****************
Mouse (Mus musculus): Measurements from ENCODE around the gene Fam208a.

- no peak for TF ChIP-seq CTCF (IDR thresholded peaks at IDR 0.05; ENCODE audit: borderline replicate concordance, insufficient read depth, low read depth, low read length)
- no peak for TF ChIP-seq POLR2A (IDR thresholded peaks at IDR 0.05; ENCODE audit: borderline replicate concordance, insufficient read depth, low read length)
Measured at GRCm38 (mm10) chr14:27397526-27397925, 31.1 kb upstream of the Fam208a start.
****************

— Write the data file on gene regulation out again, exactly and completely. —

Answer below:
Mouse (Mus musculus): Measurements from ENCODE around the gene Fam208a.

- no peak for TF ChIP-seq CTCF (IDR thresholded peaks at IDR 0.05; ENCODE audit: borderline replicate concordance, insufficient read depth, low read depth, low read length)
- no peak for TF ChIP-seq POLR2A (IDR thresholded peaks at IDR 0.05; ENCODE audit: borderline replicate concordance, insufficient read depth, low read length)
Measured at GRCm38 (mm10) chr14:27397526-27397925, 31.1 kb upstream of the Fam208a start.